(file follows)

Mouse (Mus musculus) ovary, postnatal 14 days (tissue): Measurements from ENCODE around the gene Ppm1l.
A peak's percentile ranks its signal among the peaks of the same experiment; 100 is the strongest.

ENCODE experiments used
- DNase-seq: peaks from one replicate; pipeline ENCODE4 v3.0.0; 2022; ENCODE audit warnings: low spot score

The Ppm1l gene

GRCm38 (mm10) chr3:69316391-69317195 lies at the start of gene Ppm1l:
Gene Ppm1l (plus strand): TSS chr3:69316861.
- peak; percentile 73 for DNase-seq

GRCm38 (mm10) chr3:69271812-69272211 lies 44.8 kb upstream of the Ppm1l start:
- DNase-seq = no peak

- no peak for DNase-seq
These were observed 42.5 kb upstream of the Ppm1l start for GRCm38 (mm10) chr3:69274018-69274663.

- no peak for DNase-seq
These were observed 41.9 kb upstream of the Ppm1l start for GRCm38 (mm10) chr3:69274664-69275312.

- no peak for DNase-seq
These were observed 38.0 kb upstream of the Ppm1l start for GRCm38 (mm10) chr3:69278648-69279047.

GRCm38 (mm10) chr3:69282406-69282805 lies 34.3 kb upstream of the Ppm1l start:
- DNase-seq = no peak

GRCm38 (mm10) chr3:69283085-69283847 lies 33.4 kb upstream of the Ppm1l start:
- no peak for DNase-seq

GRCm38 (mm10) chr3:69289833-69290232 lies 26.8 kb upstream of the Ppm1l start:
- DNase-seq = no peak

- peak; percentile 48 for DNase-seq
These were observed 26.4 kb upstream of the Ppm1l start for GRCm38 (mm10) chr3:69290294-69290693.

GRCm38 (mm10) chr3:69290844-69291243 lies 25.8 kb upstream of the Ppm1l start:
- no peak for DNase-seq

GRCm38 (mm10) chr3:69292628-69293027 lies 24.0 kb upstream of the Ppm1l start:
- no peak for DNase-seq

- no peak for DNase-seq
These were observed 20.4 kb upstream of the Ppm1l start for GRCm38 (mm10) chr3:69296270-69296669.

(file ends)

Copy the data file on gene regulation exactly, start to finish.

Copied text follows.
Mouse (Mus musculus) ovary, postnatal 14 days (tissue): Measurements from ENCODE around the gene Ppm1l.
A peak's percentile ranks its signal among the peaks of the same experiment; 100 is the strongest.

ENCODE experiments used
- DNase-seq: peaks from one replicate; pipeline ENCODE4 v3.0.0; 2022; ENCODE audit warnings: low spot score

The Ppm1l gene

GRCm38 (mm10) chr3:69316391-69317195 lies at the start of gene Ppm1l:
Gene Ppm1l (plus strand): TSS chr3:69316861.
- peak; percentile 73 for DNase-seq

GRCm38 (mm10) chr3:69271812-69272211 lies 44.8 kb upstream of the Ppm1l start:
- DNase-seq = no peak

- no peak for DNase-seq
These were observed 42.5 kb upstream of the Ppm1l start for GRCm38 (mm10) chr3:69274018-69274663.

- no peak for DNase-seq
These were observed 41.9 kb upstream of the Ppm1l start for GRCm38 (mm10) chr3:69274664-69275312.

- no peak for DNase-seq
These were observed 38.0 kb upstream of the Ppm1l start for GRCm38 (mm10) chr3:69278648-69279047.

GRCm38 (mm10) chr3:69282406-69282805 lies 34.3 kb upstream of the Ppm1l start:
- DNase-seq = no peak

GRCm38 (mm10) chr3:69283085-69283847 lies 33.4 kb upstream of the Ppm1l start:
- no peak for DNase-seq

GRCm38 (mm10) chr3:69289833-69290232 lies 26.8 kb upstream of the Ppm1l start:
- DNase-seq = no peak

- peak; percentile 48 for DNase-seq
These were observed 26.4 kb upstream of the Ppm1l start for GRCm38 (mm10) chr3:69290294-69290693.

GRCm38 (mm10) chr3:69290844-69291243 lies 25.8 kb upstream of the Ppm1l start:
- no peak for DNase-seq

GRCm38 (mm10) chr3:69292628-69293027 lies 24.0 kb upstream of the Ppm1l start:
- no peak for DNase-seq

- no peak for DNase-seq
These were observed 20.4 kb upstream of the Ppm1l start for GRCm38 (mm10) chr3:69296270-69296669.